Trichloroethylene (TCE) is one of the most ubiquitous halogenated organic compounds of concerns of carcinogens in groundwater in Taiwan. Bioremediation has been recognized as a cost-effective approach in reducing TCE concentration. Five pilot-scale wells were constructed to monitor TCE concentrations in contaminated groundwater. With injection of EOS®, TCE was effectively degraded to 42%–93% by the end of 175 days. The biostimulation with EOS® was useful in establishing a micro-site anaerobic but with limited contribution. Dilution of the aquifer movement also caused the TCE reduction among injection and monitoring wells. The degradability was affected by the location and the proximity from the injection well. TCE concentrations found to be negatively correlated with the associated Dehalococcoides spp. and functional genes levels. Dhc concentration of 108 copies L−1 caused the initial 40% of TCE degradation. The well with the optimal degradation owned tceA of 109 cells L−1. T-RFLP results indicate the wells with the superior TCE degradability also performed the highest Shannon index number (means the highest diversity), which occurred on the same day that Dhc levels started to enlarge. Desulfovibrio desulfuricans and Desulfuromonas chloroethenica were predominant species identified in the T-RFLP fingerprint profile. In brief, a variety of different factors including well locations, geochemical indicators, and microbial contribution were useful to explain the site-specific optimal TCE remediation approach. The consistence among TCE degradation, Dhc growing pattern, functional gene levels, and the dynamics of the microbial community structure present the novelty of this study.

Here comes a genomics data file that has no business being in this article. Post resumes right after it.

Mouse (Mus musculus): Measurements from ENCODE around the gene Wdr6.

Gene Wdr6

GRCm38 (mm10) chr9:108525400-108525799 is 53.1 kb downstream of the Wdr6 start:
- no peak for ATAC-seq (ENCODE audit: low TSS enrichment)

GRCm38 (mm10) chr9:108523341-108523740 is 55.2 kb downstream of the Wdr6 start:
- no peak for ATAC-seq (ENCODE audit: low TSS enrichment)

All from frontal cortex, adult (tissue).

All Science Journal Classification (ASJC) codes
- Environmental Engineering
- Environmental Chemistry
- Health, Toxicology and Mutagenesis